September by Helen Hunt Jackson
The golden rod is yellow, the corn is turning brown; The trees in apple orchards With fruit are bending down.
The gentian's bluest fringes Are curling in the sun; In dusty pods the milkweed Its hidden silk has spun.
The sedges flaunt their harvest, In every meadow nook; And asters by the broadside Make asters in the brook.
By all these lovely tokens September days are here, With summer's best of wealth And autumn's best of cheer.
–Helen Hunt Jackson 1830-1885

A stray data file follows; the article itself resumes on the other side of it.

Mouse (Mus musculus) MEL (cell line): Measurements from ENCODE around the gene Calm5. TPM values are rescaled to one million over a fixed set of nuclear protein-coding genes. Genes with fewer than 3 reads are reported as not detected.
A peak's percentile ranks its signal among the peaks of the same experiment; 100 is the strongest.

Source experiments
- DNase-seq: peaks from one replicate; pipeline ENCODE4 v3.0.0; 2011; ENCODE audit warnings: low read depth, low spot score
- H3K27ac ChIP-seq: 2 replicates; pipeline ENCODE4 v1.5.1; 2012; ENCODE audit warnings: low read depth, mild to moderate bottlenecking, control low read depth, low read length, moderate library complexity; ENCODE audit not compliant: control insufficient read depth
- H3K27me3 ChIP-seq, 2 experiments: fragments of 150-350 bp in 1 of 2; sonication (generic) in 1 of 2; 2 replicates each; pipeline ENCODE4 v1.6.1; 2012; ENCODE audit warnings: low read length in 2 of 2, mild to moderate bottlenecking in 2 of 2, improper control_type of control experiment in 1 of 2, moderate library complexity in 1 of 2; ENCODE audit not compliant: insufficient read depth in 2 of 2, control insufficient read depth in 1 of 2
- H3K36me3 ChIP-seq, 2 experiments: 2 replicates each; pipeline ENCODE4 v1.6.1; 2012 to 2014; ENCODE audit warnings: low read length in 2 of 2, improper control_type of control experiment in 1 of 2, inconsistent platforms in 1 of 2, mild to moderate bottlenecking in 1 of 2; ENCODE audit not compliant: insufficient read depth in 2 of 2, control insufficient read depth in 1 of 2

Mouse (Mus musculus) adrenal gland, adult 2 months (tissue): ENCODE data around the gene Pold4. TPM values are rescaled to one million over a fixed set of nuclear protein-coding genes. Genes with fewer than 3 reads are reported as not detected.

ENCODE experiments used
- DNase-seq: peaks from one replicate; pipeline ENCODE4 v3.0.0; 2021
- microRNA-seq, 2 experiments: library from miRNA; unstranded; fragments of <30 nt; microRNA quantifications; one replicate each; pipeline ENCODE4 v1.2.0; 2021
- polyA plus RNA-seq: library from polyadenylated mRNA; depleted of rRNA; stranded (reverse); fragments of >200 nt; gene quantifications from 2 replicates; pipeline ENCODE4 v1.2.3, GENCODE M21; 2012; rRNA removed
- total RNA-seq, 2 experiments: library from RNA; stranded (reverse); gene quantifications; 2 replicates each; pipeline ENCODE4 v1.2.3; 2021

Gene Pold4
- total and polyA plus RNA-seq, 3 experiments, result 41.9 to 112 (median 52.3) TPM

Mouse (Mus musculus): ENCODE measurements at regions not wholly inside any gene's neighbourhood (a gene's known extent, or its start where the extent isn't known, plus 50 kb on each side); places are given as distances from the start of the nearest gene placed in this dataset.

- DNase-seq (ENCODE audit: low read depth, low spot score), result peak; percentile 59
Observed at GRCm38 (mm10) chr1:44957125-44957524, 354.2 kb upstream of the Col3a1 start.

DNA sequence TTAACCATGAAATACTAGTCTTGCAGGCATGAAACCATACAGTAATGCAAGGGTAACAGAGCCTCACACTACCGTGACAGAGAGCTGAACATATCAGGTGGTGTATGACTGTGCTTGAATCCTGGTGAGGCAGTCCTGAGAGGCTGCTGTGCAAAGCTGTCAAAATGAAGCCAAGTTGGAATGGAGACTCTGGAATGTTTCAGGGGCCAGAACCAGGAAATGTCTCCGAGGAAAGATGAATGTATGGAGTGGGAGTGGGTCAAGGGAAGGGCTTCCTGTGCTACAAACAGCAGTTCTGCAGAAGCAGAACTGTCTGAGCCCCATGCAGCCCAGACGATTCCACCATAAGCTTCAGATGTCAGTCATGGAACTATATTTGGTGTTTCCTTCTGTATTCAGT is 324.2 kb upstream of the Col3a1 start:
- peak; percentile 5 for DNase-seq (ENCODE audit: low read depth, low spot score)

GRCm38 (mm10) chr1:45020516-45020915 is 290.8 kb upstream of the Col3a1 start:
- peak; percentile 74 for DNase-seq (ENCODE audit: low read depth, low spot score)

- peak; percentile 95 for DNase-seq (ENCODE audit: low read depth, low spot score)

Born in Amherst, Massachusetts, Helen Hunt Jackson and another Amherst poet of the same age, Emily Dickinson, were friends. Helen Hunt Jackson’s passion and contribution to society came in political advocacy. She called out the government for its systematic neglect and mistreatment of American Indians. For that she will be remembered and honored.
Reading the pleasant but unexceptional verse above, one understands Dickinson’s appraisal of her friend’s poetic gifts: “She has the facts but not the phosphorescence.”